In the end, and as I have noted, I am highly educated, but I can’t change a sink washer. Believe in yourself, for every contribution to the world you make is a valid one. Keep on learning, but more importantly keep on contributing!
In John 8: 3-11 we read,
“3 The teachers of the law and the Pharisees brought in a woman caught in adultery. They made her stand before the group 4 and said to Jesus, “Teacher, this woman was caught in the act of adultery. 5 In the Law Moses commanded us to stone such women. Now what do you say?” 6 They were using this question as a trap, in order to have a basis for accusing him. But Jesus bent down and started to write on the ground with his finger.7 When they kept on questioning him, he straightened up and said to them, “Let any one of you who is without sin be the first to throw a stone at her.” 8 Again he stooped down and wrote on the ground. 9 At this, those who heard began to go away one at a time, the older ones first, until only Jesus was left, with the woman still standing there.10 Jesus straightened up and asked her, “Woman, where are they? Has no one condemned you?” 11 “No one, sir,” she said. “Then neither do I condemn you,” Jesus declared. “Go now and leave your life of sin.”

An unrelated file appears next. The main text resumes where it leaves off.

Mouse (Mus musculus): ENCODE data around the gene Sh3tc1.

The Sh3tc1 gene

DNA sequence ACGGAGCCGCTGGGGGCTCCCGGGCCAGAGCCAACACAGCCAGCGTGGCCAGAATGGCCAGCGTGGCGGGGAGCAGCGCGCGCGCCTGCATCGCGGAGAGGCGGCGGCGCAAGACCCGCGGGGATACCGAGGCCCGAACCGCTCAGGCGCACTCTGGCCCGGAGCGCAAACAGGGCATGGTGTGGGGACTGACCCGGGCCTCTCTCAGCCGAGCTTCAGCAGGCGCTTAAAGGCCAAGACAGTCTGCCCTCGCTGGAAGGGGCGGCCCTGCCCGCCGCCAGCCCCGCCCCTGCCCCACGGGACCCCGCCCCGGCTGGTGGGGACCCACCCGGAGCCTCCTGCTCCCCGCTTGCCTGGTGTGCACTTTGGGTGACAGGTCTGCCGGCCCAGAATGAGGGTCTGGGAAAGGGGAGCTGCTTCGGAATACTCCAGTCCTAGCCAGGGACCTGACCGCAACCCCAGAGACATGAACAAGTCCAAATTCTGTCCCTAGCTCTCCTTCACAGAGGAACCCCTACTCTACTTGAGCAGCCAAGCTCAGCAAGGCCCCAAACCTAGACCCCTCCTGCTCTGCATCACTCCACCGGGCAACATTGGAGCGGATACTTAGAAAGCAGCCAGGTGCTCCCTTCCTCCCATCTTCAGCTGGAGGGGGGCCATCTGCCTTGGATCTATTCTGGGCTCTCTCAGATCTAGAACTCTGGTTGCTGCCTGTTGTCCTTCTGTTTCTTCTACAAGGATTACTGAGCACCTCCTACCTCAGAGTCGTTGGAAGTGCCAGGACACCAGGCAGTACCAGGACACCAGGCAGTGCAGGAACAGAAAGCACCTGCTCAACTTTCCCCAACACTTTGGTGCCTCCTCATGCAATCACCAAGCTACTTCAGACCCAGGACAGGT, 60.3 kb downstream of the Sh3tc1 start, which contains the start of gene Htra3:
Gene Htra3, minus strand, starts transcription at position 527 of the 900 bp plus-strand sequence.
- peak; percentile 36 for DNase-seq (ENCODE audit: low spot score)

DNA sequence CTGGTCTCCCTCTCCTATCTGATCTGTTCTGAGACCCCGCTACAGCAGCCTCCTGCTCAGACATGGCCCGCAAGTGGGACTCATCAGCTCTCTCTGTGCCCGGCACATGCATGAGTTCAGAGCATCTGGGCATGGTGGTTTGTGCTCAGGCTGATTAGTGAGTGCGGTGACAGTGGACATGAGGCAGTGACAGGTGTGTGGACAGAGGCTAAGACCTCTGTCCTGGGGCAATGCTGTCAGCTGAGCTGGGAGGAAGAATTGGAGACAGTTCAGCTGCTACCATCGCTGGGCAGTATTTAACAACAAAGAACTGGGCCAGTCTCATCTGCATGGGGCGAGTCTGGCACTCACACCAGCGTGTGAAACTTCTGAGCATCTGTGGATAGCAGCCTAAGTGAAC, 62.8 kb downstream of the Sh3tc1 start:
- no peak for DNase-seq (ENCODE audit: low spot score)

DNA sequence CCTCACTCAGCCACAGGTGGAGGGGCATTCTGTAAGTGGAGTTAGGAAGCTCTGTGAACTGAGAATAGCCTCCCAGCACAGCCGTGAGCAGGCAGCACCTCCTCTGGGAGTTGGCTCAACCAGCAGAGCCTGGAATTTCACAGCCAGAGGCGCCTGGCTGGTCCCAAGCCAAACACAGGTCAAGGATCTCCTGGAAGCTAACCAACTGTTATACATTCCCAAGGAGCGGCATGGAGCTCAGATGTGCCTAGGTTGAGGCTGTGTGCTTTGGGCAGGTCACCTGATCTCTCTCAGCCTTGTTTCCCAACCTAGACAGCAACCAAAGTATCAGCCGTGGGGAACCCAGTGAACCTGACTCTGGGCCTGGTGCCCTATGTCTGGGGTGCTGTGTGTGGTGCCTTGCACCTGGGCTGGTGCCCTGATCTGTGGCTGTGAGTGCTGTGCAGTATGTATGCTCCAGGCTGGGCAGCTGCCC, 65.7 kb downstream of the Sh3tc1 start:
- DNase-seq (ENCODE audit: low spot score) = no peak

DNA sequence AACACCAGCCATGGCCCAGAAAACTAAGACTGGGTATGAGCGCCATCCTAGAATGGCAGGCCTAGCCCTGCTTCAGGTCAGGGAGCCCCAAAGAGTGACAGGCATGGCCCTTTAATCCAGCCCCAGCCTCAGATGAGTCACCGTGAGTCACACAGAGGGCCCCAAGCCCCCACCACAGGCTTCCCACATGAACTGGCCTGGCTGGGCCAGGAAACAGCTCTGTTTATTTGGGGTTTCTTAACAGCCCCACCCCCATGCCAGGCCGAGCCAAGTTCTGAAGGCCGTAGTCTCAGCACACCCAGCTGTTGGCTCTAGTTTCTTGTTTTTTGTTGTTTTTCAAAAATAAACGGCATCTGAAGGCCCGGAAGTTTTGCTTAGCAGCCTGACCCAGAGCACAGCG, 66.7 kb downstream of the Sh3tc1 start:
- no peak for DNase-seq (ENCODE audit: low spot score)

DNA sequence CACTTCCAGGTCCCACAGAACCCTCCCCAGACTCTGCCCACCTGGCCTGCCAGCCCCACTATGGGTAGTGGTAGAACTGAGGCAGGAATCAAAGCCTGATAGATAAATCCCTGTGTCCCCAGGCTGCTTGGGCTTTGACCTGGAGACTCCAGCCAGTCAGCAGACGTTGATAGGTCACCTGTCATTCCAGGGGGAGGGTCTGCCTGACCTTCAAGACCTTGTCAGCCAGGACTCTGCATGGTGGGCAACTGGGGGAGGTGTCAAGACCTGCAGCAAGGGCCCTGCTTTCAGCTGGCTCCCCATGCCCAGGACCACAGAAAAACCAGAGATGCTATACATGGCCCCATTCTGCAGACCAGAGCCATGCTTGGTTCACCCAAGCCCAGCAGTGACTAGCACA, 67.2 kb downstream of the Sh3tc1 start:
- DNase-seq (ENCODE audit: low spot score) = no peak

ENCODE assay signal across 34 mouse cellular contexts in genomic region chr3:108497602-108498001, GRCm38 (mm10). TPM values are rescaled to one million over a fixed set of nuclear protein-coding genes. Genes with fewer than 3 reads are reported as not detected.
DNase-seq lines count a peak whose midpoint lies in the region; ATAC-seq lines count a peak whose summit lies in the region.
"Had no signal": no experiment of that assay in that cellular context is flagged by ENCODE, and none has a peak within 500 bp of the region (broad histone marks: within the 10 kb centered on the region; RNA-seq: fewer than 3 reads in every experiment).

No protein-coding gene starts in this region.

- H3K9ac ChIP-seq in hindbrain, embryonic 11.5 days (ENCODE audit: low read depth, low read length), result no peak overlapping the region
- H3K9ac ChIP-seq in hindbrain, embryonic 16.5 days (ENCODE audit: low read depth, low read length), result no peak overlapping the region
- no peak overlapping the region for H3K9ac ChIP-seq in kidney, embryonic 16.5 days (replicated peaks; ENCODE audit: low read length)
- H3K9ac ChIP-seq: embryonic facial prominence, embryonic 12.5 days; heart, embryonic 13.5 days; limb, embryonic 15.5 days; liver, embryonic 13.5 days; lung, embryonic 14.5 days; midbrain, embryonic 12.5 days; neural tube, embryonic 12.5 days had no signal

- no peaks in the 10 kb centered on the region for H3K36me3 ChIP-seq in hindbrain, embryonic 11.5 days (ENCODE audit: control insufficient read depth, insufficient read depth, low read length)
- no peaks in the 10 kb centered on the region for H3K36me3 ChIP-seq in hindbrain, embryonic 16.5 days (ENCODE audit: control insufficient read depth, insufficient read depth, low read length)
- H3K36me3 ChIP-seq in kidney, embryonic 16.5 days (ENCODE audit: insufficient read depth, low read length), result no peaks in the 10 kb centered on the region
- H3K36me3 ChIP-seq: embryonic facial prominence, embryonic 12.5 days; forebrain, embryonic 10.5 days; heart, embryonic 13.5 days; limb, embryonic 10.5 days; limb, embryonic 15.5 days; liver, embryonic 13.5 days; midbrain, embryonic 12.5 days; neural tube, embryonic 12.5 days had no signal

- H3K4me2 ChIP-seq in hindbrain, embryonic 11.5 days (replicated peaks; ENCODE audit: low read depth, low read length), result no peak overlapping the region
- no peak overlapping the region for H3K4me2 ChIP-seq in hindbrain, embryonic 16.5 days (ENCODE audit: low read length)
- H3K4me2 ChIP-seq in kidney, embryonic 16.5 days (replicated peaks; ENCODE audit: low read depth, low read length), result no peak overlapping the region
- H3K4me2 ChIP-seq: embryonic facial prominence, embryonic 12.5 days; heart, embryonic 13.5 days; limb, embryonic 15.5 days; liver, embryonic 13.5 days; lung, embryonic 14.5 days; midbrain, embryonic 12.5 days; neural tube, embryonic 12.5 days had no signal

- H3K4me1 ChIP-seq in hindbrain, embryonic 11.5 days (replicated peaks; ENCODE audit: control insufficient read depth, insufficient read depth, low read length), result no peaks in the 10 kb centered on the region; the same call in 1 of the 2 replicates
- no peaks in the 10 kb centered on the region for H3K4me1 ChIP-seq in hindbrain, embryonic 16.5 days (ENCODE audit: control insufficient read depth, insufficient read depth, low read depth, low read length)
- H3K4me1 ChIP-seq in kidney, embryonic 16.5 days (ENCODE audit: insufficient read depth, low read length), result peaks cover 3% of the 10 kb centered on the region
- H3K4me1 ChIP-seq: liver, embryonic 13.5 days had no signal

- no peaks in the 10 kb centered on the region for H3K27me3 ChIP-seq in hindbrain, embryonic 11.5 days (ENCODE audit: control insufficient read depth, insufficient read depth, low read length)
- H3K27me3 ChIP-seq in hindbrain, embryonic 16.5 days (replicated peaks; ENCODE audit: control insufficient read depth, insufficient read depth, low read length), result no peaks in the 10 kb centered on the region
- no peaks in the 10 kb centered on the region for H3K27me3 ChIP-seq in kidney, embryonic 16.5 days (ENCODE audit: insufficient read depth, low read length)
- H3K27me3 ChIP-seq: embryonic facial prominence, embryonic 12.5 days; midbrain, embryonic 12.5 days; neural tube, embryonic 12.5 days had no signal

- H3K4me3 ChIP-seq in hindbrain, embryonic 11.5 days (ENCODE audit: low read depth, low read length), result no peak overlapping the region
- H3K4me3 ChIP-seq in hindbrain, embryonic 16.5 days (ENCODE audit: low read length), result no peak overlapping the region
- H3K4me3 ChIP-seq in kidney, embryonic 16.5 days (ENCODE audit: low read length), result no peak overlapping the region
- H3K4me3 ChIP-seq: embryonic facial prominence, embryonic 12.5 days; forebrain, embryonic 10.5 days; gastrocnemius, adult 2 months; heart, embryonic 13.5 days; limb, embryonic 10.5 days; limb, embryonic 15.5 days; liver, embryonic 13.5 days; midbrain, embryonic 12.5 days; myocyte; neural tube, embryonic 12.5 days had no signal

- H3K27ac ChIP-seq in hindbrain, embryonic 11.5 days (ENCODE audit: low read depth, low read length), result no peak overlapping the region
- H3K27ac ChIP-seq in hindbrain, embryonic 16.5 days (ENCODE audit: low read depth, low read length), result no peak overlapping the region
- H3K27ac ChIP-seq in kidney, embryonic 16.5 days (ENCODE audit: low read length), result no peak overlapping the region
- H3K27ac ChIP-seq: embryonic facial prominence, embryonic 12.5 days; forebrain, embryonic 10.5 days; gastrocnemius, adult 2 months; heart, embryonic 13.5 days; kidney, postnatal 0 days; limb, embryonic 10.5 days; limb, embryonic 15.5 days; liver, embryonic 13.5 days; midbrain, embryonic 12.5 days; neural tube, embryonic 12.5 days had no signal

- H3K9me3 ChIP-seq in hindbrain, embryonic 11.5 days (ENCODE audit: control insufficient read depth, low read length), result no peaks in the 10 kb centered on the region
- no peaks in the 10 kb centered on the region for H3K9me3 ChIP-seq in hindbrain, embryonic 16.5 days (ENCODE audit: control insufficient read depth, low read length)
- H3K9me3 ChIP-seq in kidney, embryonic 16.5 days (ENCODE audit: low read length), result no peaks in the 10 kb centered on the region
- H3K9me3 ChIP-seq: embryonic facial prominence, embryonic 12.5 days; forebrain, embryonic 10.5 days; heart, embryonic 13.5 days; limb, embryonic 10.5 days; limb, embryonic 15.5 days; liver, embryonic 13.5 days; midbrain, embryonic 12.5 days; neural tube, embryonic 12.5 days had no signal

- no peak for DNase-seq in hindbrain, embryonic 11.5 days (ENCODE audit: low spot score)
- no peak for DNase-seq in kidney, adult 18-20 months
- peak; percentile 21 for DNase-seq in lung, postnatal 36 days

Okay, this was an age when adultery bore the death penalty. It was not a time when co-habitation was the norm. Marriage was considered the only appropriate sexual release, and the law was on the side of the “wronged” partner, especially if the husband.